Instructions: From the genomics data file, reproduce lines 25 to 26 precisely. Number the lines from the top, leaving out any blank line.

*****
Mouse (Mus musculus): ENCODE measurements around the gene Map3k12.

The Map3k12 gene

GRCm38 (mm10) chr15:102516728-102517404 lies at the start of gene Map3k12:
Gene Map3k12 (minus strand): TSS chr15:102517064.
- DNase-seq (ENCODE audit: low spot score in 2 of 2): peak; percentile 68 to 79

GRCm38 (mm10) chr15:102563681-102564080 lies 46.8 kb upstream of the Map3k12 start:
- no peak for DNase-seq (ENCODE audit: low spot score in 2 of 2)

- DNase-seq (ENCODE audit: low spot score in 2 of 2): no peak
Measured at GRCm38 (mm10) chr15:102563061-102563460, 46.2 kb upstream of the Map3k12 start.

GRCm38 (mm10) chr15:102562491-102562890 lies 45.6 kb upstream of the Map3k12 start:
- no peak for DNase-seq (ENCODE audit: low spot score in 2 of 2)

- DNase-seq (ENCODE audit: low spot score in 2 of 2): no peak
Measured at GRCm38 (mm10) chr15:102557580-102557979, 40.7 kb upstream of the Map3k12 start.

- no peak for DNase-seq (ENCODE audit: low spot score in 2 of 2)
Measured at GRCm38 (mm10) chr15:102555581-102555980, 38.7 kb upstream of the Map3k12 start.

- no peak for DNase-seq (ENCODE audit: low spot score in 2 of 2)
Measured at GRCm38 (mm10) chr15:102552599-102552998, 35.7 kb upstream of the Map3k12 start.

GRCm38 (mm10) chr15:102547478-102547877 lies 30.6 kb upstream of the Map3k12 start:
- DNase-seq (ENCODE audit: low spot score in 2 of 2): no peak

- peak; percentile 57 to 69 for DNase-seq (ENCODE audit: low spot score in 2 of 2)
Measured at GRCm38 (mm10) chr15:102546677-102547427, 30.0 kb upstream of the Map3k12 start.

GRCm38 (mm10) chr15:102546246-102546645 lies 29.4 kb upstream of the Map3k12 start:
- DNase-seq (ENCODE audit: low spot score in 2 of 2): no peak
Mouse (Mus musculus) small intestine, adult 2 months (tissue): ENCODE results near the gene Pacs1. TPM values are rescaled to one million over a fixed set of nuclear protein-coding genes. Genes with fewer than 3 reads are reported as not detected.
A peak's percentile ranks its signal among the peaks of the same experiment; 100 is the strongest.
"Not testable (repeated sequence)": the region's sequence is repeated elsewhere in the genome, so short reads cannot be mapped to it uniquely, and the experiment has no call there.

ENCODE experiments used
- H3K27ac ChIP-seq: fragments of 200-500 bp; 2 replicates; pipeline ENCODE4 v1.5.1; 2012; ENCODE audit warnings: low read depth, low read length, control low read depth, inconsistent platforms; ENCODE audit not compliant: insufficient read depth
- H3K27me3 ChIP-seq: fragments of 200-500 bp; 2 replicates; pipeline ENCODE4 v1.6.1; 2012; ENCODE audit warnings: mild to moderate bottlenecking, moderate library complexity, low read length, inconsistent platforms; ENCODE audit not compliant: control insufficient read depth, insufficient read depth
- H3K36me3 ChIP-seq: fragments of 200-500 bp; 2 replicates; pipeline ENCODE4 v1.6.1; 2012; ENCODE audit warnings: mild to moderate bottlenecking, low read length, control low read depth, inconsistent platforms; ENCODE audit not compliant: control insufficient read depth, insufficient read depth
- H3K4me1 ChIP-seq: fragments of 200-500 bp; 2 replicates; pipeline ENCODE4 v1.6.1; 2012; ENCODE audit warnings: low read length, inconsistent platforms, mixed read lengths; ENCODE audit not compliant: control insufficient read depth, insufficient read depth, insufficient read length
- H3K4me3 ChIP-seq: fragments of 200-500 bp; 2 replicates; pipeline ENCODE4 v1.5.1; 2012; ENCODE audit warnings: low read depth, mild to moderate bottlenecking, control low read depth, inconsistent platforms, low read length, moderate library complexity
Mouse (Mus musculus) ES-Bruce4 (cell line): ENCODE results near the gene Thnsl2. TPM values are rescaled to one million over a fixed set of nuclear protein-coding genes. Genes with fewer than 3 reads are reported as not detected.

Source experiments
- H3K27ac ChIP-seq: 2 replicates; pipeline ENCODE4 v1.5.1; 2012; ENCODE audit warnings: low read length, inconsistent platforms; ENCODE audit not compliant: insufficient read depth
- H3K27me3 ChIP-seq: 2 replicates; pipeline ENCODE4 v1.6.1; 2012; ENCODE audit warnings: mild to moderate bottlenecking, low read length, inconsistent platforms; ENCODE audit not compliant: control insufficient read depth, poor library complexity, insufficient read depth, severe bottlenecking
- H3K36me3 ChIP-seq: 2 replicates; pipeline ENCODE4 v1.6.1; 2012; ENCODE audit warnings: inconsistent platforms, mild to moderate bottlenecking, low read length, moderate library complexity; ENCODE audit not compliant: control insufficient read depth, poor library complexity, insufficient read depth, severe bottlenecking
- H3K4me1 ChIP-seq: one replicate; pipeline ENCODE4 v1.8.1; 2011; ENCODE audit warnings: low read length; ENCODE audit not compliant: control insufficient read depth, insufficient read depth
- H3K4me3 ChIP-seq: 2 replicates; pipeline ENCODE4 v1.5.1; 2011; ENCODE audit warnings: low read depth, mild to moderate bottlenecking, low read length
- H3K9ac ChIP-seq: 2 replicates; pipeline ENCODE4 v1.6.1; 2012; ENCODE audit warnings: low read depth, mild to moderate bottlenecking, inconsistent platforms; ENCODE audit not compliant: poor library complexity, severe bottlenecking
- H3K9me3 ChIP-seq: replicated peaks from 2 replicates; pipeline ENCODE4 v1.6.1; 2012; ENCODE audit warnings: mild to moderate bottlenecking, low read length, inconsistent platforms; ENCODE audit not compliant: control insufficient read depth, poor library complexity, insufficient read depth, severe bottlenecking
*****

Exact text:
A peak's percentile ranks its signal among the peaks of the same experiment; 100 is the strongest.
"Not testable (repeated sequence)": the region's sequence is repeated elsewhere in the genome, so short reads cannot be mapped to it uniquely, and the experiment has no call there.